Wednesday, March 21, 2018

A Wrinkle in Time


            For all of you ladies out there looking for an anti-wrinkle cream, I’ve got something better: A Wrinkle in Time*.  

            A Wrinkle in Time is a “children’s book” in that it appeals to childhood curiosities. I read it for the first time at age twelve, and it opened my eyes to the possibilities of literature in sparking the imagination. Similar to Dr. Seuss books, A Wrinkle in Time describes various fantastical worlds with just enough detail. You get a feel for how the world might appear and then you fashion it in your mind’s eye. It’s a thrilling process that engages you personally as a reader.

            Transforming written word into a visual medium can either validate or wreck the picture that you’ve constructed in your mind’s eye. Or somewhere in between.

            I re-read A Wrinkle in Time last week in preparation for the movie, and I was flooded with images that my brain had retained from age twelve. I immediately recalled my own configurations of Mrs. Whatsit, Mrs. Who, and Mrs. Watch (three of the novel’s main characters). Reconciling the film’s adaptations with my own visions was enjoyable at times, frustrating at others. I do not think the movie will mean as much if you haven’t read the book; nostalgia is a bitch. 

            At its core, A Wrinkle in Time follows an adventure that takes place as the good forces of the universe fight the evil forces. When good vs. evil is the predominant theme, there’s bound to be a cheesiness factor. That cheddar is easier to swallow in the book than it is in the movie, where the happy ending is summed up in a paragraph rather than a ten-minute-long hugging scene scored by bad music.

            Oprah’s makeup in the movie is awesome, by the way.

            The novel A Wrinkle in Time receives 3 out of 5 camel humps. If you read it as a child, you’ll appreciate the re-read. If you are a child at heart, you’ll appreciate the imaginative elements. If you’re a straight up adult, you suck.

*L’Engle, Madeleine. A Wrinkle in Time. New York: Crosswicks, Ltd., 1962. Print.

Wednesday, March 14, 2018

The Best American Nonrequired Reading 2005

           Almost two years ago, I reviewed The Best American Short Stories 2013—one annual collection amongst many “Best American” categories. I poked fun at the Best American Nonrequired Reading series, suggesting it was an attempt to “lure angsty, rebellious teens." I wasn’t entirely wrong! Each year, some lit-savvy Bay Area high schoolers choose “the best” works of that year from a range of genres (fiction, nonfiction, journalism, cartoons, etc.). Dave Eggers, author of A Heartbreaking Work of Staggering Genius (highly recommend), oversees the group and edits the final compilation.

            I read The Best American Nonrequired Reading 2005, which I randomly selected from a lovely mom and pop bookstore in Charlottesville (shout out to Heartwood Books). Beck wrote the introduction because of course he did. Beck does everything. Aside from make music that I actually enjoy listening to. Sorry, Beck.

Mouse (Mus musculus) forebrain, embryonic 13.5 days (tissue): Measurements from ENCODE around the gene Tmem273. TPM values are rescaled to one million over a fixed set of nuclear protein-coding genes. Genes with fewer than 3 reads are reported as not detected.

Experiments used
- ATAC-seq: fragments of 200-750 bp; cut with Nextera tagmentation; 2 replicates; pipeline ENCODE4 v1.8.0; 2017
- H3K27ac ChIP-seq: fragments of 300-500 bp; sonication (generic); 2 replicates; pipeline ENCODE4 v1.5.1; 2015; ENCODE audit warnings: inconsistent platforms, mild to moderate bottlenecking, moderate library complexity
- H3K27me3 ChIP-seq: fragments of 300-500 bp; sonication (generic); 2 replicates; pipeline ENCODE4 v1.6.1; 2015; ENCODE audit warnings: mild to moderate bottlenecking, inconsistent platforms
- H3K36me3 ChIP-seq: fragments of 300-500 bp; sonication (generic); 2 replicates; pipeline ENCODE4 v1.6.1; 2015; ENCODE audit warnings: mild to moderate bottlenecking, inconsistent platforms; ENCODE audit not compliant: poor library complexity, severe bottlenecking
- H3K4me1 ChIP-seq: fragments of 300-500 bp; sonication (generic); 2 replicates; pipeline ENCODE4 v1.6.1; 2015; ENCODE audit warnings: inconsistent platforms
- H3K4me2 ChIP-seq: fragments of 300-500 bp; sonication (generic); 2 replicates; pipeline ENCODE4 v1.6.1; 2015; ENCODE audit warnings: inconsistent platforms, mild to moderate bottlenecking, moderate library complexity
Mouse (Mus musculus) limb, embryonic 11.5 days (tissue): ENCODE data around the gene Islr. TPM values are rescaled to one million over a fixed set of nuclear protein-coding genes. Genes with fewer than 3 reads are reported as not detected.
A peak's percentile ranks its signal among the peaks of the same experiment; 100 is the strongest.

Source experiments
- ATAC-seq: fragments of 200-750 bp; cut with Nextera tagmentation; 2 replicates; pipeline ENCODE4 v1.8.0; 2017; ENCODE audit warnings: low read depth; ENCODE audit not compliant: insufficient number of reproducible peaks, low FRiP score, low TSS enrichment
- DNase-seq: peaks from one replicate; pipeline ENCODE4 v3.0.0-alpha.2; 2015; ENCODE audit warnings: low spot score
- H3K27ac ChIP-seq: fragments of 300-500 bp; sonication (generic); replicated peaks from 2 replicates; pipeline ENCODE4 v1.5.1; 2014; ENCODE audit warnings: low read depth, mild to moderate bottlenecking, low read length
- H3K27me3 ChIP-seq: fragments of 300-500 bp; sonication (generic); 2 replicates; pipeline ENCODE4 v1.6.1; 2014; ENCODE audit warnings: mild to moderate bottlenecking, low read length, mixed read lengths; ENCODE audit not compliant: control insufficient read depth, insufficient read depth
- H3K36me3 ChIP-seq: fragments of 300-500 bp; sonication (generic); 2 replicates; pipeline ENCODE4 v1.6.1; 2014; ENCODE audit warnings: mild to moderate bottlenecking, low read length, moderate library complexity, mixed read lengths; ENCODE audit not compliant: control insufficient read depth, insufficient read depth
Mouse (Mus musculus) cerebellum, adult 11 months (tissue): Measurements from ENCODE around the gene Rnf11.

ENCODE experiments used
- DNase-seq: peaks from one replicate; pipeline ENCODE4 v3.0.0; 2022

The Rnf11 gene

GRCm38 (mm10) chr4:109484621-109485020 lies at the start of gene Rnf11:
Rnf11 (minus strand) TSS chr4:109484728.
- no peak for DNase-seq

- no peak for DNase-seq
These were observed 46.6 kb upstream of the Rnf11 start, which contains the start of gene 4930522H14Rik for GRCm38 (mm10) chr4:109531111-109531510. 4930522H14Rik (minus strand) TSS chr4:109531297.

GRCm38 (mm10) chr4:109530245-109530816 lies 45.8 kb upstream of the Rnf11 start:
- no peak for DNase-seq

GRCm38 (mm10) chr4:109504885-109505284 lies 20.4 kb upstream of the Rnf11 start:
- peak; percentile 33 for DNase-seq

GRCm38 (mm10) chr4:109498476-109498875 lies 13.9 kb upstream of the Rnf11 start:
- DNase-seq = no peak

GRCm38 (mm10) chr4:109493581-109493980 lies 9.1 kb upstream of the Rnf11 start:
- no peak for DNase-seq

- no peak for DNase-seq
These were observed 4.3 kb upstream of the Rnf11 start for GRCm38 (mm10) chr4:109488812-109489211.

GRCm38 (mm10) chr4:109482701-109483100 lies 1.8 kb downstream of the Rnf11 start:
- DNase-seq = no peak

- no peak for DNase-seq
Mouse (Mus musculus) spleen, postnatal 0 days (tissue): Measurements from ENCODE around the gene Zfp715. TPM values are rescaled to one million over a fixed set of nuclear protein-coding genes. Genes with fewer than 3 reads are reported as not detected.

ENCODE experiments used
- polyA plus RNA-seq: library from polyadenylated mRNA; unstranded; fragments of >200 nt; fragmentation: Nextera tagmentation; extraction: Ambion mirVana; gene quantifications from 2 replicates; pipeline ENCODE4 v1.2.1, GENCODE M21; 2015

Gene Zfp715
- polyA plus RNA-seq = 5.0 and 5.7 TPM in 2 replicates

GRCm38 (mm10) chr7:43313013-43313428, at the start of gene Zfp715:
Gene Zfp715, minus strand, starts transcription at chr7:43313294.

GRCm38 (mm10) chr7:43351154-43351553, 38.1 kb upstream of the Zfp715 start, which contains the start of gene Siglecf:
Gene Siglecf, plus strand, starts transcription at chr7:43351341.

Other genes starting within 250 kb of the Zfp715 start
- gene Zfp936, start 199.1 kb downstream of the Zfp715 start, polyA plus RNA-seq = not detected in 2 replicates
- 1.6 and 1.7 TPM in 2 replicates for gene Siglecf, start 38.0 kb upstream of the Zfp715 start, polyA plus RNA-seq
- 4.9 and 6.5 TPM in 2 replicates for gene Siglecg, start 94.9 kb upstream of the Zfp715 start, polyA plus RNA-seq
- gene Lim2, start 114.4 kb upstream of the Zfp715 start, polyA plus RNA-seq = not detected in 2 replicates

Beck does a good job of explaining the value of reading something not required—the relationship you have with a form of entertainment that you personally, actively seek out. Referring to his childhood reading curiosities, he says, “Everything we gravitated to probably had the weight of something discovered on one’s own, like we’d uncovered some secret thing nobody else knew” (Eggers, xxxi).

            As with any collection, I love some, like others, and don’t like a few. I love Hell-Heaven by Jhumpa Lahiri—author of Interpreter of Maladies. As in her Pulitzer Prize winning book, Lahiri integrates her Indian American experiences to show a coming-of-age culture clash for first-generation immigrants. 

            I also love Al Franken’s Tearaway Burkas and Tinplate Menorahs—a comedic account of his 1999 USO tour. Trigger warning: one of the sketches he details is more troubling in light of the sexual assault allegations from his 2006 USO tour. I’m going to keep my opinions to myself on this one (ahem, martyr) and simply say that his piece is very well written; it makes me laugh and gives insight as to what a USO tour entails.

            I love George Saunders’ Bohemians and Manifesto. Apparently these high school kids love him too, considering they include him twice. Because he’s the short story king, I’ve already reviewed his collection Tenth of December, which I have truly not stopped thinking about since I read it two years ago. I revisit it from time to time. It’s a bedside table kind of book.

            I do not like They Came Out Like Ants!, an article by William T. Vollmann that drones on and on and on and on and on and on about underground tunnels built by Chinese immigrants in Mexicali.

            Do you like some of these things? Do you not like some of these things? I’m going to suggest that you will probably like most of these things. As indebted as I am to The Best American Short Stories series for provoking the short story addict within me, the mix of fiction and nonfiction within a collection makes The Best American Nonrequired Reading especially appealing. I give the 2005 edition 4 out of 5 humps.

*Eggers, Dave, and Beck, eds. The Best American Nonrequired Reading 2005. New York: Houghton Mifflin Company, 2005. Print.

Wednesday, February 28, 2018

Improv Nation: How We Made A Great American Art

           Stepping on my soapbox for a sec! Improv has significantly improved my life, and if you’re on the fence about taking a class, DO IT. It puts you back in touch with the imaginative, vulnerable, and curious parts of yourself that shone more readily as a child. It improves your quick-thinking skills, teaches you how to communicate better, and allows you to comfortably trust your impulses. Above all, it’s a blast, and you’re usually surrounded by very funny, kind, supportive people. Alright, stepping off.